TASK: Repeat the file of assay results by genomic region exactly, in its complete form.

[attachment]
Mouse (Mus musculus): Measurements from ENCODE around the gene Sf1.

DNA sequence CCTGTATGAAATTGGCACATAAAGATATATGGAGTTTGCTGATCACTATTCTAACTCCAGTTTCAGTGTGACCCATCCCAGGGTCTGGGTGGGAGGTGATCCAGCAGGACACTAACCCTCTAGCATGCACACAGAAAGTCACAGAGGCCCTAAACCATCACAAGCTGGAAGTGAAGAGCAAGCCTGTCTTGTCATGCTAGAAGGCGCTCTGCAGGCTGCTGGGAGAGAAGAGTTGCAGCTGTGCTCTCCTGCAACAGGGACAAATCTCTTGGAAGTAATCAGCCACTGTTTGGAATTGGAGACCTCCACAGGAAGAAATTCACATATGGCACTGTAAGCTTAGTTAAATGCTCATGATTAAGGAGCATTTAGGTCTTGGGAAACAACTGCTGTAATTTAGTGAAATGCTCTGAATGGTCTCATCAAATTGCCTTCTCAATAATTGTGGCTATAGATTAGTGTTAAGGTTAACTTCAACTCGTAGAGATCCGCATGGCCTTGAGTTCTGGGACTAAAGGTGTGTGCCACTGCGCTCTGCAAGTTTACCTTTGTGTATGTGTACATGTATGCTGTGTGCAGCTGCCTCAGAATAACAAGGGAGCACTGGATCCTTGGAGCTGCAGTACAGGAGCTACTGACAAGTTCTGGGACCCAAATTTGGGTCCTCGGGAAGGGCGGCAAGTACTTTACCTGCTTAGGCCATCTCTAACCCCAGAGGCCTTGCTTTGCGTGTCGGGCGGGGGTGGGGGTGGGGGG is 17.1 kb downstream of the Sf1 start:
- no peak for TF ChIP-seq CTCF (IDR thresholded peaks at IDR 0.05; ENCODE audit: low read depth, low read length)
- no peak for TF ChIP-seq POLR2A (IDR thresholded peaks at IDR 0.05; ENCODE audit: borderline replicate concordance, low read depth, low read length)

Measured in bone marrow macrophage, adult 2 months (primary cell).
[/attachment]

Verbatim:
Mouse (Mus musculus): Measurements from ENCODE around the gene Sf1.

DNA sequence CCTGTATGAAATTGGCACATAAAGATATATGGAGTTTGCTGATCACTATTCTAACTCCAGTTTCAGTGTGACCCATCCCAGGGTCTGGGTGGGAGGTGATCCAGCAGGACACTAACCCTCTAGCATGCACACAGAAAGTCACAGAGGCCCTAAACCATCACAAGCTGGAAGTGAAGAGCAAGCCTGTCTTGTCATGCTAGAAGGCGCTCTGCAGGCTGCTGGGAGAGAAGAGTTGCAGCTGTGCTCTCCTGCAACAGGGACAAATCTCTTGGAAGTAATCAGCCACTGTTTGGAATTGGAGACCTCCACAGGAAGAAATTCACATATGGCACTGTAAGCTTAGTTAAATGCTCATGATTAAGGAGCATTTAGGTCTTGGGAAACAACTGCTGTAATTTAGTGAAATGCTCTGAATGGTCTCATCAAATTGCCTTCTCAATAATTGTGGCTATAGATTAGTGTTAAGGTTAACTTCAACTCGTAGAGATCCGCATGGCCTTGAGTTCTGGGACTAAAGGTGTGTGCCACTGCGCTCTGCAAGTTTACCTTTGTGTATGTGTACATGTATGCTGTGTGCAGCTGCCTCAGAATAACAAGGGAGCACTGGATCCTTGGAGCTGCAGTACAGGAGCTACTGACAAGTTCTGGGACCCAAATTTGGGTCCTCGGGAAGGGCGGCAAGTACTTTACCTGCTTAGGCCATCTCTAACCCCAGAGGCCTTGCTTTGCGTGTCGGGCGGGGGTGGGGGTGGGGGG is 17.1 kb downstream of the Sf1 start:
- no peak for TF ChIP-seq CTCF (IDR thresholded peaks at IDR 0.05; ENCODE audit: low read depth, low read length)
- no peak for TF ChIP-seq POLR2A (IDR thresholded peaks at IDR 0.05; ENCODE audit: borderline replicate concordance, low read depth, low read length)

Measured in bone marrow macrophage, adult 2 months (primary cell).